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Is there such a thing as a ‘good’ divorce?

08 July 2018 Family Law Ruth Croman
When Gwyneth Paltrow and Chris Martin split a few years, their press announcement that they were going to “consciously uncouple” was mocked in the media, but the idea of divorcing happily is not just for the rich and famous among us.
Using alternative dispute resolution methods to resolve the issues arising from a separation is something that Macnabs encourage many of their clients to try. Around 42% of first marriages across the UK now end in divorce. The end of a marriage or relationship can be difficult enough, and the traditional (and confrontational) divorce action often adds to the pain. 
Committing to using collaborative practice to resolve the issues enables couples to work with their lawyers, through a series of joint meetings, to achieve a bespoke resolution that fits their family circumstances. As part of that process, everyone commits that they will not resort to using the court process, but will work together to sort things out. Collaborative practice lawyers will often work together with family counsellors, and a financial expert to ensure there is a holistic approach to the family’s needs, and support around all their needs, prioritising the needs of any children of the relationship.
A court action can stressful, and often expensive. Sometimes it is the only way forward, but it must be borne in mind that by asking a judge to decide on issues affecting your family, you are relinquishing control of the outcome. A court can make orders, and outline principle, but cannot micromanage, or help repair fractured relationships.
Macnabs advise our clients on the full range of options to assist you through your separation- it is important to remember that one size does not fit all. We will often advise clients about attending mediation. A mediator will facilitate discussion between you and your former partner around a number of issues. Sometimes that is focussed on improving communication, or even just finding channels of communication when things are fraught,  but sometimes we will refer cases to a legally trained mediator, who advises both parties alongside each other, where that is appropriate.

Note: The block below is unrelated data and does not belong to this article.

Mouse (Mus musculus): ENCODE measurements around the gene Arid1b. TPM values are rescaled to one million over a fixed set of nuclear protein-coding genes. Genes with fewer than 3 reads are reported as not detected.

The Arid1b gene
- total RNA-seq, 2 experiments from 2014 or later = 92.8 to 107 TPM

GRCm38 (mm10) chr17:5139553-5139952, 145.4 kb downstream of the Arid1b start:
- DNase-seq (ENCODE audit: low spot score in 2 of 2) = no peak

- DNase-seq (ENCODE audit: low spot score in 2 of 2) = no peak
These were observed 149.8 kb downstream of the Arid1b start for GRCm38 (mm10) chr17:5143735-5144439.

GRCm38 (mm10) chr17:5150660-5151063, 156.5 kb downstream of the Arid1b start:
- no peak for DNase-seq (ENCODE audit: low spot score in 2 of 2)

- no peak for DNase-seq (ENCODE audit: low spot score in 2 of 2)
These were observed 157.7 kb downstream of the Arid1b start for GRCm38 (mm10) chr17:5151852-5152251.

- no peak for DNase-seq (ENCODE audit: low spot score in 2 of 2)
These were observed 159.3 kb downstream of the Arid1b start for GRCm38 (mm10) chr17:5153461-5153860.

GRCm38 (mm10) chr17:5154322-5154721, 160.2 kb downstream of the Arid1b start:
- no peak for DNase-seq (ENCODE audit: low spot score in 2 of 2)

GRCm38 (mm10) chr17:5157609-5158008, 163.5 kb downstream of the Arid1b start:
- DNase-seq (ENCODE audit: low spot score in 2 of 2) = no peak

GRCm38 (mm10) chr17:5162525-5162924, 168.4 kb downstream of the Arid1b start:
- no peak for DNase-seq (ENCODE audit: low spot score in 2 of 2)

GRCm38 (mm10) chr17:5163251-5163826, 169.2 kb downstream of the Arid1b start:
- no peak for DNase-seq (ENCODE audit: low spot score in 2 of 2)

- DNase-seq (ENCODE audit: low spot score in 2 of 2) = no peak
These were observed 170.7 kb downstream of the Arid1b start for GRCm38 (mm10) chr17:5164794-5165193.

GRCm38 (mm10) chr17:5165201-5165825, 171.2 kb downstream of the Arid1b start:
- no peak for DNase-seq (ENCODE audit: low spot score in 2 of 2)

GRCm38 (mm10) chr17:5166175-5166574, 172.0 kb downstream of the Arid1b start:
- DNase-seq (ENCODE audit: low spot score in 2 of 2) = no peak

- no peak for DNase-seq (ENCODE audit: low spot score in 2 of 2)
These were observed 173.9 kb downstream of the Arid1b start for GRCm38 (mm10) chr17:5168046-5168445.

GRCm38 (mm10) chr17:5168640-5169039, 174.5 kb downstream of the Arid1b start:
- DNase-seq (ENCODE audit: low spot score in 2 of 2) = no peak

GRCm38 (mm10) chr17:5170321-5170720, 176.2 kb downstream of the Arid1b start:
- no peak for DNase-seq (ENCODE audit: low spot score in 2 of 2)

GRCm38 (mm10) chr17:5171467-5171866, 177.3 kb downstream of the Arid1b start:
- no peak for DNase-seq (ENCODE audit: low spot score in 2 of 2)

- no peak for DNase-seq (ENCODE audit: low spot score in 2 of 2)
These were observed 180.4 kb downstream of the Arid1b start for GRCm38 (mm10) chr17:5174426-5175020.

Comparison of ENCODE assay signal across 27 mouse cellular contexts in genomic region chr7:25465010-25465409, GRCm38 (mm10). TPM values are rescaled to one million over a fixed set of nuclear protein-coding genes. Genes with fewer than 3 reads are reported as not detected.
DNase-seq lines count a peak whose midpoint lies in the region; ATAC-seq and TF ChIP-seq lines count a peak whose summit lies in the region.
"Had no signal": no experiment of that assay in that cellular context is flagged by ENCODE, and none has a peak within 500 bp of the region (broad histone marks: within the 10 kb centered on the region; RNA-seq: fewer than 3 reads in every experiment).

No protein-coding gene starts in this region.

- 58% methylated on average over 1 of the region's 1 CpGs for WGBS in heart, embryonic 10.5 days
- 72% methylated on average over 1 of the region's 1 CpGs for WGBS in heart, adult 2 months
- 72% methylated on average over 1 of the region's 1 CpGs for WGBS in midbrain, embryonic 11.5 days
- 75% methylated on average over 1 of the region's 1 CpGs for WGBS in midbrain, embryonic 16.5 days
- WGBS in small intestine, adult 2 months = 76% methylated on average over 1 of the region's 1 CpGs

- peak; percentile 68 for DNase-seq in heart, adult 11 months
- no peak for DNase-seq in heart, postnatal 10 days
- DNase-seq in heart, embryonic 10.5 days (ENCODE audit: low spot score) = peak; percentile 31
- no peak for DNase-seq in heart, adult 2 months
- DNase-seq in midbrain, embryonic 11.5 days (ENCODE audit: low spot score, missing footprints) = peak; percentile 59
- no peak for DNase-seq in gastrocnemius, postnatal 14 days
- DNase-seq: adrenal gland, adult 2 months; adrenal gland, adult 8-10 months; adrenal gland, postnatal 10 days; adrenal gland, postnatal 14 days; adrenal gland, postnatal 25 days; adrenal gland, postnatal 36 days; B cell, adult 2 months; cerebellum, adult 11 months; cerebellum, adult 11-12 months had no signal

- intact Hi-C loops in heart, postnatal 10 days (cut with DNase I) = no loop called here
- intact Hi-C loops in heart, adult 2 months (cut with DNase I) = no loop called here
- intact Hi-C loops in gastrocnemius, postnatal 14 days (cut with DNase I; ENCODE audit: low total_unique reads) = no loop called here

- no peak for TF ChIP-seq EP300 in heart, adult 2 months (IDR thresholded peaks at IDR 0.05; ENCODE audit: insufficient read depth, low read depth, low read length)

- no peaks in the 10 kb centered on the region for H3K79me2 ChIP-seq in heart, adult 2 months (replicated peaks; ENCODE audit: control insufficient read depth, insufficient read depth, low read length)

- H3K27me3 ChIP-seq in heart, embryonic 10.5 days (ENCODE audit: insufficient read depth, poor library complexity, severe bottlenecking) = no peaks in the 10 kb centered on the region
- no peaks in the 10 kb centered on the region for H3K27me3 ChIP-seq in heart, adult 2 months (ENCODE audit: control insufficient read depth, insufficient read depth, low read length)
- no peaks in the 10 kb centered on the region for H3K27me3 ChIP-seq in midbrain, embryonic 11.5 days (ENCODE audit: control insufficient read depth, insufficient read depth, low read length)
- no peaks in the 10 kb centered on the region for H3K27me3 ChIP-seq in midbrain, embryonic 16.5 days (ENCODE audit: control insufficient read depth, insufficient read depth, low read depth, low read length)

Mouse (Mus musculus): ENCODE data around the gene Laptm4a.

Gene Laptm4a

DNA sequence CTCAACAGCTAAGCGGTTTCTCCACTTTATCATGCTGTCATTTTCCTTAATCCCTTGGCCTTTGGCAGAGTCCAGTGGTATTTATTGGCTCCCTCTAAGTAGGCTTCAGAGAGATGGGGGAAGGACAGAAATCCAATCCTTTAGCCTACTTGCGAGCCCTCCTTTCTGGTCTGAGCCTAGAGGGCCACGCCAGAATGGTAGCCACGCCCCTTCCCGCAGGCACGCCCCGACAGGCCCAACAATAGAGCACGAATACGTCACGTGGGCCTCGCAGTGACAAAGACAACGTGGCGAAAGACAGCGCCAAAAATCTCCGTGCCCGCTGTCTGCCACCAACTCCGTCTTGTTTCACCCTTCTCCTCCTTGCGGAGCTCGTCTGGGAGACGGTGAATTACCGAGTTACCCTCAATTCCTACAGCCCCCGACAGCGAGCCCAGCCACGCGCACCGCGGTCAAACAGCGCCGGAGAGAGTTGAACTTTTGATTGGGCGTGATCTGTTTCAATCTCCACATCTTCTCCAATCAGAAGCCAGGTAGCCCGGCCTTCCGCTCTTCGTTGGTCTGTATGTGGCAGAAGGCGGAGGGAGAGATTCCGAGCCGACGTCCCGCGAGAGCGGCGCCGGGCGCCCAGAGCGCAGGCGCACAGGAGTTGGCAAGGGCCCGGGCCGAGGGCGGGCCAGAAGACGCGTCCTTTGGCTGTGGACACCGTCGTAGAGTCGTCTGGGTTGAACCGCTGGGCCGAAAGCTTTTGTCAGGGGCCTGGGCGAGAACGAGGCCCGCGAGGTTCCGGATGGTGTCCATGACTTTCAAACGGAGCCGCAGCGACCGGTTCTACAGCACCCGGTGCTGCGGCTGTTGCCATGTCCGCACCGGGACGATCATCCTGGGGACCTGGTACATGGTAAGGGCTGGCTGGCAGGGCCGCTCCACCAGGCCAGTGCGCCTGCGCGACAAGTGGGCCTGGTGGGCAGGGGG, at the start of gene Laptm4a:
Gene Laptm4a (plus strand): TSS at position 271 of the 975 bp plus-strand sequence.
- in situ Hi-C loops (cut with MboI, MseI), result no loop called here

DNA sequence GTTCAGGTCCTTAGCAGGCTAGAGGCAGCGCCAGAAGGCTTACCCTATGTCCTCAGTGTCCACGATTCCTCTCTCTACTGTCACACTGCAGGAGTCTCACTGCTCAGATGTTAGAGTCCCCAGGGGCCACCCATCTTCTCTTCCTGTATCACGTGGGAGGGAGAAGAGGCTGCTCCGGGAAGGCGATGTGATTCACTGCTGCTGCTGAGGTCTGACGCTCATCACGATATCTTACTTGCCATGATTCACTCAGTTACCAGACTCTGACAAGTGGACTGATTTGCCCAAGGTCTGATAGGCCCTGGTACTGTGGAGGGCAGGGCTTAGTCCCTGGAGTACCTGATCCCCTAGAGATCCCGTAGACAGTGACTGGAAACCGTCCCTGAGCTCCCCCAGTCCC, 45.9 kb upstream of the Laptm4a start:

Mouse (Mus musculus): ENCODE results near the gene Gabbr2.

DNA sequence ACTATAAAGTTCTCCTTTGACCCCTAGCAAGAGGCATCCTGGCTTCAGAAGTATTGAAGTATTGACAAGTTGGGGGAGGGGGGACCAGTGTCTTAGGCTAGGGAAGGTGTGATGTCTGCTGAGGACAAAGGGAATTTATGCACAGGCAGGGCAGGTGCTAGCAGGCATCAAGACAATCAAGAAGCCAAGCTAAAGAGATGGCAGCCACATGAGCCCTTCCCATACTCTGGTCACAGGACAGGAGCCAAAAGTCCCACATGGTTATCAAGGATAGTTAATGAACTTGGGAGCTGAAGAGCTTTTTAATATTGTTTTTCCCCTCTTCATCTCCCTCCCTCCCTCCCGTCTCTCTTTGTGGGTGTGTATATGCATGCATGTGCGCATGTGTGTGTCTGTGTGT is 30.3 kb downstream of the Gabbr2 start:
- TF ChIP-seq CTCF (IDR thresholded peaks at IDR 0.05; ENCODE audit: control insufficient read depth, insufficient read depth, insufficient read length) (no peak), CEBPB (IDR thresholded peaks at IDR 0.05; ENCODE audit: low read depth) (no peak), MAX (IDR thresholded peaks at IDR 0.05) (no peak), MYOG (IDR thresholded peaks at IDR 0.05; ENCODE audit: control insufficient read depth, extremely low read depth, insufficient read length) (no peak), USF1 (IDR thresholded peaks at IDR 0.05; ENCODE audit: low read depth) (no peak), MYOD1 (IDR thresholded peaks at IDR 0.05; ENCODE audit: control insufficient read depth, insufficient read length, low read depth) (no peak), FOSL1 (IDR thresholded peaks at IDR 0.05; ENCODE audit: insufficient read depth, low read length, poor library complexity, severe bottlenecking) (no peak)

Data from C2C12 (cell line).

Where a negotiated resolution is not possible, or where it would be helpful to have a decision on a contentious issue, which might pave the way to a resolution, it is possible to arbitrate rather than litigate. The arbitration process is confidential, bespoke, and can be far faster than a court. Macnabs can advise fully on that process, further details of which can be found on the FLAGS website.
While it is never easy saying goodbye to a relationship, if done correctly, and with good advice, it can be a positive time of moving forward, ensuring a civilised and respectful resolution with your former partner, and maintaining both the ability to co-parent successfully, and a civil relationship in the future.

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